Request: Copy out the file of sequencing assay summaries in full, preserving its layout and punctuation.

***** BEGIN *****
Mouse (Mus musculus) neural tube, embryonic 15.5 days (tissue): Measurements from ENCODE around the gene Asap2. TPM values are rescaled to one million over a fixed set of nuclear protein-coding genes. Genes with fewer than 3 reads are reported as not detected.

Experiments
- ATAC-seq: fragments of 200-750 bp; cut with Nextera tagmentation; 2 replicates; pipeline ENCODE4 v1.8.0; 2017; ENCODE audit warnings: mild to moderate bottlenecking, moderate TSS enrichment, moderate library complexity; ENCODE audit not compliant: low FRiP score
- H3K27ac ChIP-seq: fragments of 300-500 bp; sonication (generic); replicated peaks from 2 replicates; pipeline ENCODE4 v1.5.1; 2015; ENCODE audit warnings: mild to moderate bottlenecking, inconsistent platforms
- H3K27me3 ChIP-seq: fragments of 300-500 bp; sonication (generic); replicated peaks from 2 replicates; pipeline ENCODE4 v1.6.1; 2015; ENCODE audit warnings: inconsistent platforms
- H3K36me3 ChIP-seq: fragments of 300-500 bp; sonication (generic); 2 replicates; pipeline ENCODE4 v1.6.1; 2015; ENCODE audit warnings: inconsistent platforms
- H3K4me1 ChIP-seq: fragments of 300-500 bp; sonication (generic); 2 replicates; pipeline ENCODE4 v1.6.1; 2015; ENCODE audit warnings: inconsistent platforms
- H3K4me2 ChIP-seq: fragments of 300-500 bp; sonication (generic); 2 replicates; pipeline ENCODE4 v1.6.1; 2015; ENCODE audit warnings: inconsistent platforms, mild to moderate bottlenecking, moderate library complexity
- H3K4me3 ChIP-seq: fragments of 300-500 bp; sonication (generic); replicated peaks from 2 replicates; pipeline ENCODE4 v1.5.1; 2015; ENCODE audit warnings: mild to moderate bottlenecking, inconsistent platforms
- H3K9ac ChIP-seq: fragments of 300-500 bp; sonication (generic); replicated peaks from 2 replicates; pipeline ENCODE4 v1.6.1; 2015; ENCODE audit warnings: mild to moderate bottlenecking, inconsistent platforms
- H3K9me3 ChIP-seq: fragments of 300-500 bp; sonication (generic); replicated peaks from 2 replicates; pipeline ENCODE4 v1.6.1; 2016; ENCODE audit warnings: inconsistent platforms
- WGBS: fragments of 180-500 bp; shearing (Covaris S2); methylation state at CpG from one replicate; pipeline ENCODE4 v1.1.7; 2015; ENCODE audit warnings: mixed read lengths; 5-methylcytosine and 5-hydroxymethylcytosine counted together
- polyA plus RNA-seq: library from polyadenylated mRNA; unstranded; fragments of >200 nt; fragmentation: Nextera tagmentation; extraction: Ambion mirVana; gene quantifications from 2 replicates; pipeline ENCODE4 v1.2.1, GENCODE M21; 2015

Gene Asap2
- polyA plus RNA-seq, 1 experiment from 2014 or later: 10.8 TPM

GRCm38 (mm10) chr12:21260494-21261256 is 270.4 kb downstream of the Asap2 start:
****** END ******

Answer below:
Mouse (Mus musculus) neural tube, embryonic 15.5 days (tissue): Measurements from ENCODE around the gene Asap2. TPM values are rescaled to one million over a fixed set of nuclear protein-coding genes. Genes with fewer than 3 reads are reported as not detected.

Experiments
- ATAC-seq: fragments of 200-750 bp; cut with Nextera tagmentation; 2 replicates; pipeline ENCODE4 v1.8.0; 2017; ENCODE audit warnings: mild to moderate bottlenecking, moderate TSS enrichment, moderate library complexity; ENCODE audit not compliant: low FRiP score
- H3K27ac ChIP-seq: fragments of 300-500 bp; sonication (generic); replicated peaks from 2 replicates; pipeline ENCODE4 v1.5.1; 2015; ENCODE audit warnings: mild to moderate bottlenecking, inconsistent platforms
- H3K27me3 ChIP-seq: fragments of 300-500 bp; sonication (generic); replicated peaks from 2 replicates; pipeline ENCODE4 v1.6.1; 2015; ENCODE audit warnings: inconsistent platforms
- H3K36me3 ChIP-seq: fragments of 300-500 bp; sonication (generic); 2 replicates; pipeline ENCODE4 v1.6.1; 2015; ENCODE audit warnings: inconsistent platforms
- H3K4me1 ChIP-seq: fragments of 300-500 bp; sonication (generic); 2 replicates; pipeline ENCODE4 v1.6.1; 2015; ENCODE audit warnings: inconsistent platforms
- H3K4me2 ChIP-seq: fragments of 300-500 bp; sonication (generic); 2 replicates; pipeline ENCODE4 v1.6.1; 2015; ENCODE audit warnings: inconsistent platforms, mild to moderate bottlenecking, moderate library complexity
- H3K4me3 ChIP-seq: fragments of 300-500 bp; sonication (generic); replicated peaks from 2 replicates; pipeline ENCODE4 v1.5.1; 2015; ENCODE audit warnings: mild to moderate bottlenecking, inconsistent platforms
- H3K9ac ChIP-seq: fragments of 300-500 bp; sonication (generic); replicated peaks from 2 replicates; pipeline ENCODE4 v1.6.1; 2015; ENCODE audit warnings: mild to moderate bottlenecking, inconsistent platforms
- H3K9me3 ChIP-seq: fragments of 300-500 bp; sonication (generic); replicated peaks from 2 replicates; pipeline ENCODE4 v1.6.1; 2016; ENCODE audit warnings: inconsistent platforms
- WGBS: fragments of 180-500 bp; shearing (Covaris S2); methylation state at CpG from one replicate; pipeline ENCODE4 v1.1.7; 2015; ENCODE audit warnings: mixed read lengths; 5-methylcytosine and 5-hydroxymethylcytosine counted together
- polyA plus RNA-seq: library from polyadenylated mRNA; unstranded; fragments of >200 nt; fragmentation: Nextera tagmentation; extraction: Ambion mirVana; gene quantifications from 2 replicates; pipeline ENCODE4 v1.2.1, GENCODE M21; 2015

Gene Asap2
- polyA plus RNA-seq, 1 experiment from 2014 or later: 10.8 TPM

GRCm38 (mm10) chr12:21260494-21261256 is 270.4 kb downstream of the Asap2 start: